L ast time, we met Jordan Roddy, who was making his dream a reality. Now, it’s pedal to the metal as he stares down the barrel of making it to Motorclassica – Australia’s top concours event where thousands of car lovers will clap eyes on his beloved Jag.
At this stage it’s a frantic situation. He’s working long hours and trying to play engineer, storyteller and project manager, while enjoying short precious moments with his little baby boy at home. He’s also wrangled in some of the best help money and friendship can afford.
Jordy’s right-hand man is Rob Stevens, an expert panel and paint restoration man with more years under his belt than he’d care to reveal. “When it came to finding someone to do the paint for the 15,” Jordy explains, “it was a no-brainer. Rob’s done so much work for us on countless Jags, and all at an artisan’s level, I wouldn’t trust anyone else. Especially when so many eyes will be looking at his work.”
For Rob it’s no mean feat, regardless of how many times he’s done this. “It’s not like a mechanic’s work where it’s all shrouded in hoses and panels, with all due respect,” he says. “Your work is front and centre – it’s the first and last thing everybody sees so in a way it cops so much scrutiny. I don’t do insurance jobs where it’s ‘plastic bumper on, a lick of paint, and slapped back on’. I spent 90 per cent of my time doing preparation, and then the paint goes on.”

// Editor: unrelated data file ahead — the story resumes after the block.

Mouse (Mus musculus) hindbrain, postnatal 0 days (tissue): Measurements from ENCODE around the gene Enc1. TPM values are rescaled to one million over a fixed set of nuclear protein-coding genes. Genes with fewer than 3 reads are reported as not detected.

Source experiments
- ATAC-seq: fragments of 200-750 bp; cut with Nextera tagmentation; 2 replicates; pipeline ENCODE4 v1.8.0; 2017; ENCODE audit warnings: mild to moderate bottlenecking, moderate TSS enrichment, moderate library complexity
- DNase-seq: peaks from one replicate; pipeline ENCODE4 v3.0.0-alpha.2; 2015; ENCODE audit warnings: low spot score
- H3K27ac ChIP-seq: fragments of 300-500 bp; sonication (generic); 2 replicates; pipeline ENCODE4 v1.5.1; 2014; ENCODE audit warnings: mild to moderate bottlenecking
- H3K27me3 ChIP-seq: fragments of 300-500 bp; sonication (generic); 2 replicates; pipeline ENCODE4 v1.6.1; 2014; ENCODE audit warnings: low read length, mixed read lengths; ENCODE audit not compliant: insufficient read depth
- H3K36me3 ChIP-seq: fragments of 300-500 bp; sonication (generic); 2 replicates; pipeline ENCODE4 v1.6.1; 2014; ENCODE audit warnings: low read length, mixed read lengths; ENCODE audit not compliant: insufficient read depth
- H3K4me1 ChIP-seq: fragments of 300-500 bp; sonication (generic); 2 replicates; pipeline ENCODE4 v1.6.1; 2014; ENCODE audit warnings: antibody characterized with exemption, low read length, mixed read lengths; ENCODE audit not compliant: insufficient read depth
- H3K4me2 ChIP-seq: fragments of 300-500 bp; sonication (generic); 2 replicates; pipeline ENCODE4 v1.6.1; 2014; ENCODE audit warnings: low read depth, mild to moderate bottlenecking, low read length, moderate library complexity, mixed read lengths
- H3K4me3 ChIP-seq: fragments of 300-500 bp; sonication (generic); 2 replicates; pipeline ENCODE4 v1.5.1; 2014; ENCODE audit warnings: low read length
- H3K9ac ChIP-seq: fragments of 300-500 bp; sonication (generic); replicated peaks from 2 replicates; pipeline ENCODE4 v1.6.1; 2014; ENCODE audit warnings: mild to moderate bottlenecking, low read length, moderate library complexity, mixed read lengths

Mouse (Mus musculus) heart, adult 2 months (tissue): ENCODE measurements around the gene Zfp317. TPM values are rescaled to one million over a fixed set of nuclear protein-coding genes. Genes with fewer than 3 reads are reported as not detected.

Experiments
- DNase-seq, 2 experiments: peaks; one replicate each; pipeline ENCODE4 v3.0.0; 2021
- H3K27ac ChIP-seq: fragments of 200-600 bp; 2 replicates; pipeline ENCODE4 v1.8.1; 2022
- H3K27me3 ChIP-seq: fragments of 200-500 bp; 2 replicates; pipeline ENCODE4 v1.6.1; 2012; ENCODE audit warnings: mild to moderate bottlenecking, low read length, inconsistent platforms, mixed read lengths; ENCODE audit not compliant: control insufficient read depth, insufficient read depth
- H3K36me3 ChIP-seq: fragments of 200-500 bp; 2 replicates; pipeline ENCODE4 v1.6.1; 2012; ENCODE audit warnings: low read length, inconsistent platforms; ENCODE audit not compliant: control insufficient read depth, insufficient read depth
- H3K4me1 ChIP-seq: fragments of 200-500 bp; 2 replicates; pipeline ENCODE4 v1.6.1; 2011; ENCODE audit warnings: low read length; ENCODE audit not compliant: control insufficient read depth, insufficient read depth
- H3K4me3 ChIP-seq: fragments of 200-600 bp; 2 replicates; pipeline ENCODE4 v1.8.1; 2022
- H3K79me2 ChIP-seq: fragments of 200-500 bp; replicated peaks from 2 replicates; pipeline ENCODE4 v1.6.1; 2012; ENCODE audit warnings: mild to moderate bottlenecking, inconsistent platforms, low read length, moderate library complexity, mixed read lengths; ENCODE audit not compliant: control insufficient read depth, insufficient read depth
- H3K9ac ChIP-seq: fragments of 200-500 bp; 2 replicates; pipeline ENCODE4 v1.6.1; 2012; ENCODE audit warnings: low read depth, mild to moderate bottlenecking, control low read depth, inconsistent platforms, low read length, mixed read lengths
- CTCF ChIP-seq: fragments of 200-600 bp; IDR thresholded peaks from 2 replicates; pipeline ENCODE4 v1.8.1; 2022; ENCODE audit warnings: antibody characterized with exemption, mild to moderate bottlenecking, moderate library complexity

Jordy has also had carbon fibre experts weaving their magic over the super light and armour-strong Kevlar/carbon composite panels.
Daniel Young Composites played a key role in helping Jordy get the Jag’s bodywork prepped for the paint shop and ASC Composites in Yatala, Queensland, helped with various bits and pieces. Jordy knew Daniel through friends and various channels. “I’ve come from V8 Supercars at Perkins Motorsport and Kelly Racing,” Daniel says, “I helped develop the Nissan Altima they’re using
now and have since branched into my own business. So, open wheelers, Indy cars, Formula cars, V8 Supercars and sport sedans – I’ve done a lot of everything. I’d seen Jordy’s Jag briefly but not with the idea of getting to Motorclassica. As soon as he said that, it was all go.”
“Because my background is motorsport composites, I treat it as a very high-end race car,” he says. “All the components built in the UK used various methods and I’ve got that knowledge so I can work with it without ruining originality. Many of those techniques are derived from Formula 1, using pre-preg carbon fibre. ‘Pre-preg’ means it’s basically made with all the right quantity of resin impregnated into that component when it’s made. Each piece is frozen then baked and is exactly the same as the next piece. So they’re all balanced and even, and the tolerances are very fine.